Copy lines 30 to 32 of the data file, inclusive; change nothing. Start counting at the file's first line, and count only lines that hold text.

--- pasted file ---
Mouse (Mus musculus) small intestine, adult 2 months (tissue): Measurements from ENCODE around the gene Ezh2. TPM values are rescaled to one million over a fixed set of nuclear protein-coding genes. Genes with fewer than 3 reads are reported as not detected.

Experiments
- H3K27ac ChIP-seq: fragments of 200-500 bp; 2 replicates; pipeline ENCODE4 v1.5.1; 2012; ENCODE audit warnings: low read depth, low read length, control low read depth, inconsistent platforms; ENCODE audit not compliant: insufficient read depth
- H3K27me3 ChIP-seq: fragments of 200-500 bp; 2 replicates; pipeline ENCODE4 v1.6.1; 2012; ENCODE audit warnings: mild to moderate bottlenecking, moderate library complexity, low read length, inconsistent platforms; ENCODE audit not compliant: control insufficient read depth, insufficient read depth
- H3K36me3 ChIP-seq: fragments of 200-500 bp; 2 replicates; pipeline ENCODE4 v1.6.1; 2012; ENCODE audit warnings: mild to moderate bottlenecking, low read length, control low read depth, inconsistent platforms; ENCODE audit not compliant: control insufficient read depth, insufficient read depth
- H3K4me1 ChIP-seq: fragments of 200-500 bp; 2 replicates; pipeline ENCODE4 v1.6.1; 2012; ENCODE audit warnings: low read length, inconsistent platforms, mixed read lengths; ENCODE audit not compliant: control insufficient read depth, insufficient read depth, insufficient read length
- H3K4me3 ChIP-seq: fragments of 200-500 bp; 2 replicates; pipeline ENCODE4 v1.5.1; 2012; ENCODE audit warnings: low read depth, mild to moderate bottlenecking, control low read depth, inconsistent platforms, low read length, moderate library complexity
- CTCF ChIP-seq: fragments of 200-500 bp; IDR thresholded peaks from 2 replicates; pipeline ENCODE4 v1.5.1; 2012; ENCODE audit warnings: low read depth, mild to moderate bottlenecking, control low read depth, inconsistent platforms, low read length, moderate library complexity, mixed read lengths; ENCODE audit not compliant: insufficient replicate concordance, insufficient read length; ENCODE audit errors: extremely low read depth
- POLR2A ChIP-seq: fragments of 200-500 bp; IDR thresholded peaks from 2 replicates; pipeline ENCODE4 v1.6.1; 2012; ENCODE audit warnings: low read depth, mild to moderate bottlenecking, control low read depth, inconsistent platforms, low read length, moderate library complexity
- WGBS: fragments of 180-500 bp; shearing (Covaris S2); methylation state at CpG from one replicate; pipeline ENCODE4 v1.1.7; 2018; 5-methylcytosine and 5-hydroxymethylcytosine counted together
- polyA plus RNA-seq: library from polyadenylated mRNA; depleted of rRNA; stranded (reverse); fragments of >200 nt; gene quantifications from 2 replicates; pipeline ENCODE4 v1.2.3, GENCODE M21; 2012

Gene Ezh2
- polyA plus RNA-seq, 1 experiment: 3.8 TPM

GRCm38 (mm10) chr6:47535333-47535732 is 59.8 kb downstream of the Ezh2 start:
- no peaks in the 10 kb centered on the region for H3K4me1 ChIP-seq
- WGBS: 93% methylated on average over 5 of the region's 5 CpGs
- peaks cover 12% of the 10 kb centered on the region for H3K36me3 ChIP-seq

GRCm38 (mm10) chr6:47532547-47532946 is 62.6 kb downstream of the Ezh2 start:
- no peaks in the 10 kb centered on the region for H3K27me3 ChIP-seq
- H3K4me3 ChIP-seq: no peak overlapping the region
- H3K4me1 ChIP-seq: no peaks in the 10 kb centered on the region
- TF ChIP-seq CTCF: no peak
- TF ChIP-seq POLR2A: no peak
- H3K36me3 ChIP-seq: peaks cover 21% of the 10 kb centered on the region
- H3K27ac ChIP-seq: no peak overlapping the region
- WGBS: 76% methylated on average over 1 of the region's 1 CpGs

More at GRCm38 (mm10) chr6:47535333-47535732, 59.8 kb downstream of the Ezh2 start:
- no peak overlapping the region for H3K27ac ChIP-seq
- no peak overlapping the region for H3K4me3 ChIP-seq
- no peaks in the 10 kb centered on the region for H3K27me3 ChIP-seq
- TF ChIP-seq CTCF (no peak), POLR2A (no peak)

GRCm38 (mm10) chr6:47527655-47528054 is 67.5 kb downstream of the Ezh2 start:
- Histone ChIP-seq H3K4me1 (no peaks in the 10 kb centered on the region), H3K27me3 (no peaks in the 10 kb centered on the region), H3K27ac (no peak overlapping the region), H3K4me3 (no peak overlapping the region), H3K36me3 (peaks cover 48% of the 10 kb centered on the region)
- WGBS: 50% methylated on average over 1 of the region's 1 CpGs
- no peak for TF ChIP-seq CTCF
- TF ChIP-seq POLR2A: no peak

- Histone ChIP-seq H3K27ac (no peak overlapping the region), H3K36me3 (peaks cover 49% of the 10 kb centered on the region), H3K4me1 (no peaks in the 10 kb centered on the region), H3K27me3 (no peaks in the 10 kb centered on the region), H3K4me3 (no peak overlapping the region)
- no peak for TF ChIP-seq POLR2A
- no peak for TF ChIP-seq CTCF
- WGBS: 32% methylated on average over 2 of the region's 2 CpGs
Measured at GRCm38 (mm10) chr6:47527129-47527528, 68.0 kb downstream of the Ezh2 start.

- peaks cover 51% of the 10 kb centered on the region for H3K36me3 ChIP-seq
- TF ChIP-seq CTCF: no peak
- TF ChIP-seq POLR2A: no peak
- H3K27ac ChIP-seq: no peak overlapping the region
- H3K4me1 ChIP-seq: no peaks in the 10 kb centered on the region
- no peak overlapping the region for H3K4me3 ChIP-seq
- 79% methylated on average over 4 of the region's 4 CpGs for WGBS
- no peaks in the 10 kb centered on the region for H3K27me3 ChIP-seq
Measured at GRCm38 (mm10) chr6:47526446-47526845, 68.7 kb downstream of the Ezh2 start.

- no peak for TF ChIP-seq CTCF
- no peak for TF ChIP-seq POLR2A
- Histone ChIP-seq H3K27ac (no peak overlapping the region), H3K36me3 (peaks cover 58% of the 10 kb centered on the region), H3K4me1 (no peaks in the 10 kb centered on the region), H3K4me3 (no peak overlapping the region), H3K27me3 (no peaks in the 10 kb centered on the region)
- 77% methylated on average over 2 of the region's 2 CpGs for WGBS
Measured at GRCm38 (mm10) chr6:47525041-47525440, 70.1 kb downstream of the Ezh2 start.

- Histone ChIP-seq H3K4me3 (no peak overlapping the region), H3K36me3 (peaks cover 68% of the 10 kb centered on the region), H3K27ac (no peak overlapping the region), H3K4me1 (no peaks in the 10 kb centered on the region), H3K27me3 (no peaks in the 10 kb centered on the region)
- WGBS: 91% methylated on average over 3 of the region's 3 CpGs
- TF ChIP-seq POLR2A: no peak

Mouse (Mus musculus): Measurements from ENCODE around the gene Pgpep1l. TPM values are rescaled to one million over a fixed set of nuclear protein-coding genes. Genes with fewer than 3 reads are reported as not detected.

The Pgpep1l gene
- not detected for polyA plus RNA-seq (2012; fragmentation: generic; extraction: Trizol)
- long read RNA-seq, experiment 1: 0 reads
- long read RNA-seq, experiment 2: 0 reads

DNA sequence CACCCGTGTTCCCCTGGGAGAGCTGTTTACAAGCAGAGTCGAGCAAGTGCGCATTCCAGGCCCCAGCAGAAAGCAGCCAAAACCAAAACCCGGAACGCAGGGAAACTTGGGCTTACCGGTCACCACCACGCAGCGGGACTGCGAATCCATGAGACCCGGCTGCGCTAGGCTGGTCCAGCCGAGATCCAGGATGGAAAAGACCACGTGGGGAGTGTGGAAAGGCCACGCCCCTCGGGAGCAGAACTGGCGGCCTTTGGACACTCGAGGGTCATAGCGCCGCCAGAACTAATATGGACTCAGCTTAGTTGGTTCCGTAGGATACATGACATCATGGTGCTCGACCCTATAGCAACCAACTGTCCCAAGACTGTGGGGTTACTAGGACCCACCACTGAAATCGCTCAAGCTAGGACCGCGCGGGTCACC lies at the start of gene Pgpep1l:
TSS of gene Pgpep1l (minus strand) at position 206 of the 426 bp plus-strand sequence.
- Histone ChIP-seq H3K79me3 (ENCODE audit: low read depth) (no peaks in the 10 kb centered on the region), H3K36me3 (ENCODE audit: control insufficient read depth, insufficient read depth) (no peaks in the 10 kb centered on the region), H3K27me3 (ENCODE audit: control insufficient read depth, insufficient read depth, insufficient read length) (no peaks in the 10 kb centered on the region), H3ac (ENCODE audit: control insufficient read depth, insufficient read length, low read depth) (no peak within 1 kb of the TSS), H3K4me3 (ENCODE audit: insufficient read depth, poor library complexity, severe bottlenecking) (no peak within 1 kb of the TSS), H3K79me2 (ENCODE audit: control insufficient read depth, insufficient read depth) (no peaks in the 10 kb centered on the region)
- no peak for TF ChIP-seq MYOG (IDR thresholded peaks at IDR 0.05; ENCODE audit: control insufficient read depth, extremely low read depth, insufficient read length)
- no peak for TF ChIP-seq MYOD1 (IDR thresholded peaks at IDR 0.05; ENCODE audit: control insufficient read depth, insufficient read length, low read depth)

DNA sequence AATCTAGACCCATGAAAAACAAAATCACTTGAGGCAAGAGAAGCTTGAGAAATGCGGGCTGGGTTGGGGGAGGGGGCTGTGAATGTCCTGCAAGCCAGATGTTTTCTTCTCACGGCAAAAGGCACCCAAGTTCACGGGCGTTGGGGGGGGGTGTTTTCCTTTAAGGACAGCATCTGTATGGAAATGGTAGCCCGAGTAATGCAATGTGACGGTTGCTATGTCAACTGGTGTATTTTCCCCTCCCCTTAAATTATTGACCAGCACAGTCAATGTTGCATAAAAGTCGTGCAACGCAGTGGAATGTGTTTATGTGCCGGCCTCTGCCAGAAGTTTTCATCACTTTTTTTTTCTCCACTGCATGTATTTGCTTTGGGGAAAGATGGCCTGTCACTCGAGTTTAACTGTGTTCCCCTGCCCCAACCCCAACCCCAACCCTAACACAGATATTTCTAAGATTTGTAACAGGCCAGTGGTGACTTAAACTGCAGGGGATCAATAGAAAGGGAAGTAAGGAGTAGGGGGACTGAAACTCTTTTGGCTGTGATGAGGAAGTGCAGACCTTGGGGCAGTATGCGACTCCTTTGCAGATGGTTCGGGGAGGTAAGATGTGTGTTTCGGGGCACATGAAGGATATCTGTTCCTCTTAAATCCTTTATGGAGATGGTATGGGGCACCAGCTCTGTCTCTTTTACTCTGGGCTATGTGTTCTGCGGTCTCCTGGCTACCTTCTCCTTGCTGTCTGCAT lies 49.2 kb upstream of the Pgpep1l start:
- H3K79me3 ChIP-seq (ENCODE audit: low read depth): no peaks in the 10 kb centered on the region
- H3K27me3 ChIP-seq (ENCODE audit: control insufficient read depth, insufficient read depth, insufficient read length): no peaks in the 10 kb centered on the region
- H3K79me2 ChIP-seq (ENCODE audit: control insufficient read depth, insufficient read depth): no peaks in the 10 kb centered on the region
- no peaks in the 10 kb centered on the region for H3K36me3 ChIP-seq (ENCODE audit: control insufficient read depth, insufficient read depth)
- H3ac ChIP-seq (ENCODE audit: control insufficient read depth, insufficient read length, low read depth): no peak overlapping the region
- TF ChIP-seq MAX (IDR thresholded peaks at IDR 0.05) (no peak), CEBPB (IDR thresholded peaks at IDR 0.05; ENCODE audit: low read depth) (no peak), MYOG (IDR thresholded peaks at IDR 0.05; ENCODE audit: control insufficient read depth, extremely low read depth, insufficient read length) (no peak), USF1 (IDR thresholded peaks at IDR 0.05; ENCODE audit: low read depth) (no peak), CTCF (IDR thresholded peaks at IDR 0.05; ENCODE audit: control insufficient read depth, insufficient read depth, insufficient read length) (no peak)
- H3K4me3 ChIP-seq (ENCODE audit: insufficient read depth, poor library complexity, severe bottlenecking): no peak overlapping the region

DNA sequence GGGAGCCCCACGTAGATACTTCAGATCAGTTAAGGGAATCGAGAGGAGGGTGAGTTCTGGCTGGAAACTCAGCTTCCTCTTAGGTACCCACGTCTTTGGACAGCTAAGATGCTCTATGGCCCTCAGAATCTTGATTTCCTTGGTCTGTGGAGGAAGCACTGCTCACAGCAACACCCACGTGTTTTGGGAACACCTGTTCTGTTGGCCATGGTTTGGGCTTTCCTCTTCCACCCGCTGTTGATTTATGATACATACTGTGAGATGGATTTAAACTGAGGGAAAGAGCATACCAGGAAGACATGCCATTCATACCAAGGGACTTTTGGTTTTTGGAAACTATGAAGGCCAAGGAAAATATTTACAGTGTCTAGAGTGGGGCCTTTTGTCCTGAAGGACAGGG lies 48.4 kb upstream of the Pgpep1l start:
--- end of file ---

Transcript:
- no peaks in the 10 kb centered on the region for H3K27me3 ChIP-seq
- TF ChIP-seq CTCF (no peak), POLR2A (no peak)

GRCm38 (mm10) chr6:47527655-47528054 is 67.5 kb downstream of the Ezh2 start: